The Boys in the Boat is the story of a collegiate rowing crew from the University of Washington and their pursuit of Olympic gold in the 1936 Olympics, hosted by Hilter’s Germany. While the entire story is epic, one aspect that stands out for me is the optimistic and persistent nature of one of the main characters (and athletes) of the book, Joe Rantz. Joe has the great character trait of looking for opportunity until he finds it, no easy thing in the midst of the Great Depression.

Just like Joe needed to find work to get himself fed and through college, organizations too are needing to find new ways to maintain and grow until times are better.

To that end, I would suggest to not just look for the obvious opportunities, but to persistently look for opportunities that are more than just low hanging fruit. By this time, most of the low hanging opportunities have likely been picked anyway.

The truly valuable areas for companies with likely fall somewhere between optimization and disruption. Optimization is making adjustments to things we know. The benefit is that the adjustments are well-understood and can be made quickly. The risk is that the changes may be too small or making improvements to things that don’t matter as much anymore. Think Kodak working on reducing materials cost for film when the shift to digital is imminent or Blockbuster pushing for lower rents for their brick and mortar stores while Netflix was going to a mail-in model.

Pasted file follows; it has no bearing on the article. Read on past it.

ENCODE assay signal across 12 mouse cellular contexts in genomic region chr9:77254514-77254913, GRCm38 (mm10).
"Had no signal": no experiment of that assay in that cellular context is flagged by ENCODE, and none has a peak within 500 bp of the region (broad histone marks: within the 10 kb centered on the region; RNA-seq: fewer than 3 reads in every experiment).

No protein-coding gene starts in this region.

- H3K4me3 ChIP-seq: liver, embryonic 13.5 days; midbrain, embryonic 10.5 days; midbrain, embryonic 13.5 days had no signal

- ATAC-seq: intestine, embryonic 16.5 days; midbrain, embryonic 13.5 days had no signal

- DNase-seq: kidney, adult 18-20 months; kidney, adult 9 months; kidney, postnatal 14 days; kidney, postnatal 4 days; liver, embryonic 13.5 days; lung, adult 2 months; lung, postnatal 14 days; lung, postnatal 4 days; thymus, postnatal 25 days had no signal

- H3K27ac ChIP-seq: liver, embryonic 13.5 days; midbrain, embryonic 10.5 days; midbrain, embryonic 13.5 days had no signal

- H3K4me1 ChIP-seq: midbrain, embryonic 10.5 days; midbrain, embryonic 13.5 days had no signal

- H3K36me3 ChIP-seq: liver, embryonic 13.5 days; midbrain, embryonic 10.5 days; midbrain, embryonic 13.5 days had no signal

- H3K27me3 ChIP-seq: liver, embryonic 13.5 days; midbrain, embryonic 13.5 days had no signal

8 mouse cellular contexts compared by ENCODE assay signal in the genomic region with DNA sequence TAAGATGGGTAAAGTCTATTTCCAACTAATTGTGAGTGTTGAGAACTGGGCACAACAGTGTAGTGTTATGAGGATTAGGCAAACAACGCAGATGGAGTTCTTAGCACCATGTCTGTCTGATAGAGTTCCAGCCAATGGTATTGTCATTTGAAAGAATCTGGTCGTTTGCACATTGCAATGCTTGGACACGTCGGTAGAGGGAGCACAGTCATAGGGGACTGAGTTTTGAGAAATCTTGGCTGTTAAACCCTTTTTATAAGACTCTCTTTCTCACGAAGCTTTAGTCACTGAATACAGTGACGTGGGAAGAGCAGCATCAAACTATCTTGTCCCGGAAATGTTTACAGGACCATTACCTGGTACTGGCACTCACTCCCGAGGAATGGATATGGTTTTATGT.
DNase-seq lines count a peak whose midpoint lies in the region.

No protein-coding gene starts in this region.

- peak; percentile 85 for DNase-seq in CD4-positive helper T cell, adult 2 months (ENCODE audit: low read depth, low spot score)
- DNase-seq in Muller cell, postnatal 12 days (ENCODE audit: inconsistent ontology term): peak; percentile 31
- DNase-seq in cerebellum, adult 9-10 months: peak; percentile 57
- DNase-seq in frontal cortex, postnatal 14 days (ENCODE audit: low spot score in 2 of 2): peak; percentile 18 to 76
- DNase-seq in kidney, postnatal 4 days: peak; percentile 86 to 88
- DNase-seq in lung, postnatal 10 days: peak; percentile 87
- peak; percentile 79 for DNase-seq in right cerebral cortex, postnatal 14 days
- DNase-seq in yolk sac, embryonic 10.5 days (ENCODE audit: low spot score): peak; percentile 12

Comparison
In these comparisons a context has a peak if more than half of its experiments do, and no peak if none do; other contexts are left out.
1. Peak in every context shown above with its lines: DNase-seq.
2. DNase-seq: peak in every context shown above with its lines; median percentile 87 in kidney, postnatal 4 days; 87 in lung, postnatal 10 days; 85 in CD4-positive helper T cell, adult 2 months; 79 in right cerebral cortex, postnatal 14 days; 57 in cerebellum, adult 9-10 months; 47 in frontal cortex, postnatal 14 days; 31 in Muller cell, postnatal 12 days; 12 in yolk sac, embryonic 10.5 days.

On the other end of the spectrum, we have disruption. That means moving into unknown territory. The rewards can be high, but the risks are high too. A company could either become the next Amazon, or one of the legions of start-ups that you have never heard of.

So stay persistent and looking for opportunities, but don’t stay with just the obvious. Stretch a bit. The obvious may keep an organization busy, but it is no guarantee it will keep the organization relevant.

….In case you missed it and for more details on specific actions you can do to lead innovation PRACTICALLY, see the recording of my webinar from last week.